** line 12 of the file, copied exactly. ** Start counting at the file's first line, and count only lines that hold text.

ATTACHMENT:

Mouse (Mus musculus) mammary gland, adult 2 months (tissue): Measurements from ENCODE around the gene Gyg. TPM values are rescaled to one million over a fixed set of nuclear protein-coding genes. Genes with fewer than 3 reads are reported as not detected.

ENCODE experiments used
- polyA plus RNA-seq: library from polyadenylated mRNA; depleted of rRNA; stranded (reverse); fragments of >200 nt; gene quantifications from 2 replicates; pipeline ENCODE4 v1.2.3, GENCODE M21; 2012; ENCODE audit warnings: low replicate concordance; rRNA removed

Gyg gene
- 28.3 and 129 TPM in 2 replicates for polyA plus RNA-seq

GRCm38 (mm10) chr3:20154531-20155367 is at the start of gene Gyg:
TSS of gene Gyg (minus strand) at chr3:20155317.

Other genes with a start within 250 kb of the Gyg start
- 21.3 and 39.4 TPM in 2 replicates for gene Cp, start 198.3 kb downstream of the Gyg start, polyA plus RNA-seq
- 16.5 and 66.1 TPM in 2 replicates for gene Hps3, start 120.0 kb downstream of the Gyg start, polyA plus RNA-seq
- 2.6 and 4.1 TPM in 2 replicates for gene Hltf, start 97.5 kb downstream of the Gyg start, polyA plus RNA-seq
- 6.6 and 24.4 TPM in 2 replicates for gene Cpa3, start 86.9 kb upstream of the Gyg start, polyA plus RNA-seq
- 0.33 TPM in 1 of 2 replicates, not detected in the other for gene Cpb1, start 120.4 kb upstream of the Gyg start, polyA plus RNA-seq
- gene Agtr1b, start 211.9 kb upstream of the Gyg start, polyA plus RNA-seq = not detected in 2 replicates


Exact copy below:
- 6.6 and 24.4 TPM in 2 replicates for gene Cpa3, start 86.9 kb upstream of the Gyg start, polyA plus RNA-seq